The Emory Center for Digital Scholarship (ECDS)-partnered project Slave Voyages has recently updated its Resources page with new and improved lesson plans. The Trans-Atlantic Slave Trade was the largest forced migration of people in history, which left an immense legacy (and record) of human actions, suffering, and resilience. In order to better assist educators to navigate that history, a team of teachers and curriculum developers from around the United States have provided updated lesson plans that explore the databases housed on Slave Voyages. These open educational resources allow students to engage the history and legacy of the Atlantic slave trade in diverse and meaningful ways, utilizing the various resources of the website. The lesson plans also suggest readings for more information about the Slave Trade.
- Link to Slave Voyages Lesson Plans: https://www.slavevoyages.org/resources/lessons
As the website’s homepage notes, the Trans-Atlantic Slave Trade Database now comprises 36,000 individual slaving expeditions between 1514 and 1866. Records of the voyages have been found in archives and libraries throughout the Atlantic world. They provide information about vessels, routes, and the people associated with them, both enslaved and enslavers. Users may search for information about a specific voyage or group of voyages, and the website provides full interactive capability to analyze the data and report results in the form of statistical tables, graphs, maps, a timeline, and an animation. For example, ECDS staff members helped produce a 3D reconstruction of the slave vessel L’Aurore, featured in the video, “Slave Ship in 3D Video.”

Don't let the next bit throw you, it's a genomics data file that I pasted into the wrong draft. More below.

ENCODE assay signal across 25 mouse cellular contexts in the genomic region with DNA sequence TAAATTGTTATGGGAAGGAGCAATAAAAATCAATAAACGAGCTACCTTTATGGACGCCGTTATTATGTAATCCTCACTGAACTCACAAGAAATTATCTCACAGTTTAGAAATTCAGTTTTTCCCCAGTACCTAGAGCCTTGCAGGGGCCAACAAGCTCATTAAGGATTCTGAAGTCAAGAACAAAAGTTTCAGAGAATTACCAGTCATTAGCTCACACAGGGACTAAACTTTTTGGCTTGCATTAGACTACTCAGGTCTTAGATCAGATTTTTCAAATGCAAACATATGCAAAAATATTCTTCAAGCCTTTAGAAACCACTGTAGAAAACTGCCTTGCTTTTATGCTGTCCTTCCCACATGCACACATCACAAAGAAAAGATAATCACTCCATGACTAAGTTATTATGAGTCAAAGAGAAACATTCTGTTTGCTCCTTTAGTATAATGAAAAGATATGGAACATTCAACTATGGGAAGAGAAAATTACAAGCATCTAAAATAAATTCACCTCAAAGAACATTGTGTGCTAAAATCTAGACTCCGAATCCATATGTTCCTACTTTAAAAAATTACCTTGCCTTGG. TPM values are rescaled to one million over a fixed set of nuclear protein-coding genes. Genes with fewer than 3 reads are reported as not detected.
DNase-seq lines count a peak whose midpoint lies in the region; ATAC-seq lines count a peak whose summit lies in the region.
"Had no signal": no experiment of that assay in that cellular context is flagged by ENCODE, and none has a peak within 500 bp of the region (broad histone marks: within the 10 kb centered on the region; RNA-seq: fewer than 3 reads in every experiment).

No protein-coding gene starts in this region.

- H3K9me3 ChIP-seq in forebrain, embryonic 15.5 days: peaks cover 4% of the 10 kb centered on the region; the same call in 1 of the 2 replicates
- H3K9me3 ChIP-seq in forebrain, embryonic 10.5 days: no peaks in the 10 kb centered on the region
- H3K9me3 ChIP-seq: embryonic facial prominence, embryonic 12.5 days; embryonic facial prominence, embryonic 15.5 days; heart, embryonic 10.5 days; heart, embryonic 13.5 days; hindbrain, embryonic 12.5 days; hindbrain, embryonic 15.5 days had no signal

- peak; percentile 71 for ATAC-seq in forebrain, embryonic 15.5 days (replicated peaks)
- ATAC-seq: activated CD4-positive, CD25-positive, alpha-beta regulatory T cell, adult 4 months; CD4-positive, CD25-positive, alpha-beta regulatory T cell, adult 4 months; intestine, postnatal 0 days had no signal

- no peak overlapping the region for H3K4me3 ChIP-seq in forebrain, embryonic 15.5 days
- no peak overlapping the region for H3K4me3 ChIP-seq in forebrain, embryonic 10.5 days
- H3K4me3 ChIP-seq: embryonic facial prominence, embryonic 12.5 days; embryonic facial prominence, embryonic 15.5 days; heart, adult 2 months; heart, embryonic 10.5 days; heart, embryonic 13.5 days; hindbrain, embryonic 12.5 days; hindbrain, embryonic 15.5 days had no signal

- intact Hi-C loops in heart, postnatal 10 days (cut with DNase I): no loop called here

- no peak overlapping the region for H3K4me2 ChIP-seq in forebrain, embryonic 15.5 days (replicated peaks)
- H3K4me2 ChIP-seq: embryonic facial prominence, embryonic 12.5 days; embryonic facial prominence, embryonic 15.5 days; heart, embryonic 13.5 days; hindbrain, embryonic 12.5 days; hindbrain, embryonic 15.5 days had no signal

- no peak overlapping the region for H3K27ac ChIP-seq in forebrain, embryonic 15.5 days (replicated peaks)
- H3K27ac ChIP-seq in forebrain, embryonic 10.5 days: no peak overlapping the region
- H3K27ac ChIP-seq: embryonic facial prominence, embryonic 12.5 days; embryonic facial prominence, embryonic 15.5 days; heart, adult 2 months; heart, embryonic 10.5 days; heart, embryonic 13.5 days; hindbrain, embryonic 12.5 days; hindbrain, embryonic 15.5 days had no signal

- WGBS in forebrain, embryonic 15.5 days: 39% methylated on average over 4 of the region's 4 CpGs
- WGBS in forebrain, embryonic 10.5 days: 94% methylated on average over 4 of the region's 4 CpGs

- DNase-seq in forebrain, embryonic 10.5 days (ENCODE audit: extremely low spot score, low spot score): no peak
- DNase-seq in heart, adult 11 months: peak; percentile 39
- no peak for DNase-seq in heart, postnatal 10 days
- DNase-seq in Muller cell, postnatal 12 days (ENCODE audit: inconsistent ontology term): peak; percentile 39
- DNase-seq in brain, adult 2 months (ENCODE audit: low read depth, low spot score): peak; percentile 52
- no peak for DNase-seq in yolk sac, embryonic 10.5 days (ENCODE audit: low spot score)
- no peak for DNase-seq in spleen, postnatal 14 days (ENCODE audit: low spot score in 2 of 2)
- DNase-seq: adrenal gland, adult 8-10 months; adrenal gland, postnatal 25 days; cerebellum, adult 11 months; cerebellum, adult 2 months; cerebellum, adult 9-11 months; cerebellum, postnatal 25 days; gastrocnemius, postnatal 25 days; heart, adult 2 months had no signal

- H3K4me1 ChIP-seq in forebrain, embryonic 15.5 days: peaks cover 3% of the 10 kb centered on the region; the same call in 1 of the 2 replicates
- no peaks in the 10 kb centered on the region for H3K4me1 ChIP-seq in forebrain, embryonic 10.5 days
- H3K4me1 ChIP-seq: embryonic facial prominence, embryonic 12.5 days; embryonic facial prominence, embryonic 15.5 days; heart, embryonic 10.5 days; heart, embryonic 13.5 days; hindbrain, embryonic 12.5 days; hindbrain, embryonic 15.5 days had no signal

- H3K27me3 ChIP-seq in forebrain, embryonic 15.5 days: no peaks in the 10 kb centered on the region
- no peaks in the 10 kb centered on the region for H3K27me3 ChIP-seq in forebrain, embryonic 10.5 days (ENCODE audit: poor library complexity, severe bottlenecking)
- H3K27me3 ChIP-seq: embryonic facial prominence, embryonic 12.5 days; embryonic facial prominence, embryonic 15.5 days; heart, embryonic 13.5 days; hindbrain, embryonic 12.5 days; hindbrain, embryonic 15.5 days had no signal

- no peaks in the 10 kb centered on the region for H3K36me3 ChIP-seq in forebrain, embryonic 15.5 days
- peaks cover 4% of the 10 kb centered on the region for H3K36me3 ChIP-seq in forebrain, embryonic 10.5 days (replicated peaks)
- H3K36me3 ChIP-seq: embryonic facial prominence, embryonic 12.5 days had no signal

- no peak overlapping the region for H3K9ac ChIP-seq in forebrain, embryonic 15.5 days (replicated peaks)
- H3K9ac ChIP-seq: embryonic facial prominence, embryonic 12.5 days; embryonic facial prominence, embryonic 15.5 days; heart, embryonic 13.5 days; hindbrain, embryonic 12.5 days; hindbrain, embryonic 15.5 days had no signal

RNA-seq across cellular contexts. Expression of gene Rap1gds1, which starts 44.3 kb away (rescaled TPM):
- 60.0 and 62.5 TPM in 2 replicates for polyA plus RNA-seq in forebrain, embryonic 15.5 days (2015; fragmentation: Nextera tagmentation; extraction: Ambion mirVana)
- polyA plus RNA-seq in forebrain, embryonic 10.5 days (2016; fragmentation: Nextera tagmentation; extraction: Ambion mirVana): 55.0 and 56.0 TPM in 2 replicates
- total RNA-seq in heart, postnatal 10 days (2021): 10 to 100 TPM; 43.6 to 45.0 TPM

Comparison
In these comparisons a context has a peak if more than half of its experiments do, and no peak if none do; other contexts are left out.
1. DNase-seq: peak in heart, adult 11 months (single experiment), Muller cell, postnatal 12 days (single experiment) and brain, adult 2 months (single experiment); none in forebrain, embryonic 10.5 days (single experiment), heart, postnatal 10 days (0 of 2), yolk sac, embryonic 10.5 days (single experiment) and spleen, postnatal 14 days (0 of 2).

Researchers of Slave Voyages recently received an ACLS Digital Extension Grant for the Intra-American Slave Voyages Database, an important complement to the existing Trans-Atlantic Slave Voyages Database. The Intra-American Slave Trade Database contains information on approximately 10,000 slave voyages within the Americas. These voyages operated within colonial empires, across imperial boundaries, and inside the borders of nations such as the United States and Brazil. The database enables users to explore the contours of this enormous New World slave trade, which not only dispersed African survivors of the Atlantic crossing but also displaced enslaved people born in the Americas.
The website also features the African Names Database, which provides personal details of 91,491 Africans taken from captured slave ships or from African trading sites. It displays the African name, age, gender, origin, country, and places of embarkation and disembarkation of each individual.
Users of the Slave Voyages website can: analyze data; sample estimates of the slave trade; view videos, maps, and animations; consult research essays; and access lesson plans for teaching. The Resources page also includes over 200 archival images of manuscripts, places, enslaved people, and slave trade vessels. In order to present the trans-Atlantic slave trade database to a broader audience—particularly a grade 6-12 audience—a dedicated team of teachers and curriculum developers from around the United States developed lesson plans that explore the database. Each lesson plan page includes the author of the lesson plan, a grade level/range for which the lesson plan would be optimal, key words, an abstract, and a link to download the PDF.
If you use these lesson plans (or any other aspects of the Slave Voyages website) while teaching courses/conducting or publishing research, the project team would love to hear from you at: voyages [at] emory [dot] edu